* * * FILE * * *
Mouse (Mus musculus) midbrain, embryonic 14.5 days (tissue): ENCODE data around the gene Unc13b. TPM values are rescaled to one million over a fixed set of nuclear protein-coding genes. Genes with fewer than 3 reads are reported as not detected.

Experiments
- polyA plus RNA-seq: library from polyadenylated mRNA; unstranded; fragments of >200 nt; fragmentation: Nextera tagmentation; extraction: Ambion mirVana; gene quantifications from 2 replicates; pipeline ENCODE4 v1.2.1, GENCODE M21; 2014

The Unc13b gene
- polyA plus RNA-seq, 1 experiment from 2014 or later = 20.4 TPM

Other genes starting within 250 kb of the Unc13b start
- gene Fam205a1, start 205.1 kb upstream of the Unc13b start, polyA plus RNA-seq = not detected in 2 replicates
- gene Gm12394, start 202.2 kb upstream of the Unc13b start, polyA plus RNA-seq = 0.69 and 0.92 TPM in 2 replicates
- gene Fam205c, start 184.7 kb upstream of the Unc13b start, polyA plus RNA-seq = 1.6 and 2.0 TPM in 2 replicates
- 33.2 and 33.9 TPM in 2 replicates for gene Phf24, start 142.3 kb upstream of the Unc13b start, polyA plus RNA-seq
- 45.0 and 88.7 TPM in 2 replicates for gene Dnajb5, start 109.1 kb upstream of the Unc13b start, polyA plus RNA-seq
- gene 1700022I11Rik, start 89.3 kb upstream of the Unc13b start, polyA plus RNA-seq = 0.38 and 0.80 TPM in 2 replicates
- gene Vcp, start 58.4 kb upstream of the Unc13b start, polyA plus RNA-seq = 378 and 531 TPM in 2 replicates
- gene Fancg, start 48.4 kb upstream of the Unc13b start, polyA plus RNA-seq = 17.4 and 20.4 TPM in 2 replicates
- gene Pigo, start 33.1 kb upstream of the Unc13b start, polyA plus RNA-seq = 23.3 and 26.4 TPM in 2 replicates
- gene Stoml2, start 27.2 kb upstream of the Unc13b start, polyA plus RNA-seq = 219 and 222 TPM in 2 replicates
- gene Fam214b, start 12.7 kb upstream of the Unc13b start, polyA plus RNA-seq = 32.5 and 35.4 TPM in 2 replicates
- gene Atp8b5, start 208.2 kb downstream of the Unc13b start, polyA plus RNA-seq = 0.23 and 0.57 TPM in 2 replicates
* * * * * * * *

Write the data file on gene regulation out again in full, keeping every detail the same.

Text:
Mouse (Mus musculus) midbrain, embryonic 14.5 days (tissue): ENCODE data around the gene Unc13b. TPM values are rescaled to one million over a fixed set of nuclear protein-coding genes. Genes with fewer than 3 reads are reported as not detected.

Experiments
- polyA plus RNA-seq: library from polyadenylated mRNA; unstranded; fragments of >200 nt; fragmentation: Nextera tagmentation; extraction: Ambion mirVana; gene quantifications from 2 replicates; pipeline ENCODE4 v1.2.1, GENCODE M21; 2014

The Unc13b gene
- polyA plus RNA-seq, 1 experiment from 2014 or later = 20.4 TPM

Other genes starting within 250 kb of the Unc13b start
- gene Fam205a1, start 205.1 kb upstream of the Unc13b start, polyA plus RNA-seq = not detected in 2 replicates
- gene Gm12394, start 202.2 kb upstream of the Unc13b start, polyA plus RNA-seq = 0.69 and 0.92 TPM in 2 replicates
- gene Fam205c, start 184.7 kb upstream of the Unc13b start, polyA plus RNA-seq = 1.6 and 2.0 TPM in 2 replicates
- 33.2 and 33.9 TPM in 2 replicates for gene Phf24, start 142.3 kb upstream of the Unc13b start, polyA plus RNA-seq
- 45.0 and 88.7 TPM in 2 replicates for gene Dnajb5, start 109.1 kb upstream of the Unc13b start, polyA plus RNA-seq
- gene 1700022I11Rik, start 89.3 kb upstream of the Unc13b start, polyA plus RNA-seq = 0.38 and 0.80 TPM in 2 replicates
- gene Vcp, start 58.4 kb upstream of the Unc13b start, polyA plus RNA-seq = 378 and 531 TPM in 2 replicates
- gene Fancg, start 48.4 kb upstream of the Unc13b start, polyA plus RNA-seq = 17.4 and 20.4 TPM in 2 replicates
- gene Pigo, start 33.1 kb upstream of the Unc13b start, polyA plus RNA-seq = 23.3 and 26.4 TPM in 2 replicates
- gene Stoml2, start 27.2 kb upstream of the Unc13b start, polyA plus RNA-seq = 219 and 222 TPM in 2 replicates
- gene Fam214b, start 12.7 kb upstream of the Unc13b start, polyA plus RNA-seq = 32.5 and 35.4 TPM in 2 replicates
- gene Atp8b5, start 208.2 kb downstream of the Unc13b start, polyA plus RNA-seq = 0.23 and 0.57 TPM in 2 replicates